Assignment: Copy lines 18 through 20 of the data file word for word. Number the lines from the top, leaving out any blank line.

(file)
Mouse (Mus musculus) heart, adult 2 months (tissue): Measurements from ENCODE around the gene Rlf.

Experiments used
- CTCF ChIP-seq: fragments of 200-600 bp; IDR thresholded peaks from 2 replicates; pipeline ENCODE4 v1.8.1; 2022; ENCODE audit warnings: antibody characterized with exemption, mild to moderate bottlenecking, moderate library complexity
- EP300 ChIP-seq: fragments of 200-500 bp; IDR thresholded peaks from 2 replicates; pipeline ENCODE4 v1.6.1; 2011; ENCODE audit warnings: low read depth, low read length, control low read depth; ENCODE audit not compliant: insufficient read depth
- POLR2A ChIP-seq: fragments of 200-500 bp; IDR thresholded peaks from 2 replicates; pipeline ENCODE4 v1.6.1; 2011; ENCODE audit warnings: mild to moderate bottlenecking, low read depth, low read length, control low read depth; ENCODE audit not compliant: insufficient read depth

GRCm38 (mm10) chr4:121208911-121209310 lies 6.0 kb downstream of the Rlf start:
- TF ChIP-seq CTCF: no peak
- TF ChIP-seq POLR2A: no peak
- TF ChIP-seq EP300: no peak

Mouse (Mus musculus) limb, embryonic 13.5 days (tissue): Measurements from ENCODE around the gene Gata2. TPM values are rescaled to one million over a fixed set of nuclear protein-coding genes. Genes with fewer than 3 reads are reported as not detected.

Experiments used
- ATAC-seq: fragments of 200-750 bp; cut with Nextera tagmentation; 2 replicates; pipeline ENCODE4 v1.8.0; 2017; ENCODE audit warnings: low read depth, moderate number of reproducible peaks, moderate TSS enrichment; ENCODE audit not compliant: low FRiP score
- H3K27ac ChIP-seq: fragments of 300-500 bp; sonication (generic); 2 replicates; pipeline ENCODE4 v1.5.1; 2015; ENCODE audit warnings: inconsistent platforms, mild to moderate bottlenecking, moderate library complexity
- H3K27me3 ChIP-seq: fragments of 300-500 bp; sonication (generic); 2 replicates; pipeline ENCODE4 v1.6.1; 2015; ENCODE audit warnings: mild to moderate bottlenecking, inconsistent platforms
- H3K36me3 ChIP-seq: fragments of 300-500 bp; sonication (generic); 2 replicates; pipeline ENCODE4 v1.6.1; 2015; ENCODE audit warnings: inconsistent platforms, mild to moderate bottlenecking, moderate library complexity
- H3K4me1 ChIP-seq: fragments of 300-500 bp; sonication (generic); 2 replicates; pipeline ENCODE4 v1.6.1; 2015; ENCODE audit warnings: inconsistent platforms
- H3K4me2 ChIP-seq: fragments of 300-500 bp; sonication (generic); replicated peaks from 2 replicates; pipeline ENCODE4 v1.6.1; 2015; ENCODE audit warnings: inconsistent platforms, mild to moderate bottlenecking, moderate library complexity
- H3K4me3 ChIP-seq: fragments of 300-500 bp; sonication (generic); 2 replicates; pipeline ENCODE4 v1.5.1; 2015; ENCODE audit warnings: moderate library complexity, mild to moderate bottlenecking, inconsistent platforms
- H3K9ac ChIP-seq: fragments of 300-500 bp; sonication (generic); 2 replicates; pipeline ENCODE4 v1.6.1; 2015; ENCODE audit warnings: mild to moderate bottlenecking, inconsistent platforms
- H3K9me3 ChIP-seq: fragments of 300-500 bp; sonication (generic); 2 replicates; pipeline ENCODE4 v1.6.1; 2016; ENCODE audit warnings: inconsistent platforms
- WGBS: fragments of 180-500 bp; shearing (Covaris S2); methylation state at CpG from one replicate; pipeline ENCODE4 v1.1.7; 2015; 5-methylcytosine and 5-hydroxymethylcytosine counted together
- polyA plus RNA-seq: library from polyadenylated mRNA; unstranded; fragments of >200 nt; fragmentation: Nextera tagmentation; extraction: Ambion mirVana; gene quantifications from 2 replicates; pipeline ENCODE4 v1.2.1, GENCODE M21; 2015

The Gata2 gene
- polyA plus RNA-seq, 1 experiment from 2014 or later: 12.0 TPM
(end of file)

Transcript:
- H3K4me3 ChIP-seq: fragments of 300-500 bp; sonication (generic); 2 replicates; pipeline ENCODE4 v1.5.1; 2015; ENCODE audit warnings: moderate library complexity, mild to moderate bottlenecking, inconsistent platforms
- H3K9ac ChIP-seq: fragments of 300-500 bp; sonication (generic); 2 replicates; pipeline ENCODE4 v1.6.1; 2015; ENCODE audit warnings: mild to moderate bottlenecking, inconsistent platforms
- H3K9me3 ChIP-seq: fragments of 300-500 bp; sonication (generic); 2 replicates; pipeline ENCODE4 v1.6.1; 2016; ENCODE audit warnings: inconsistent platforms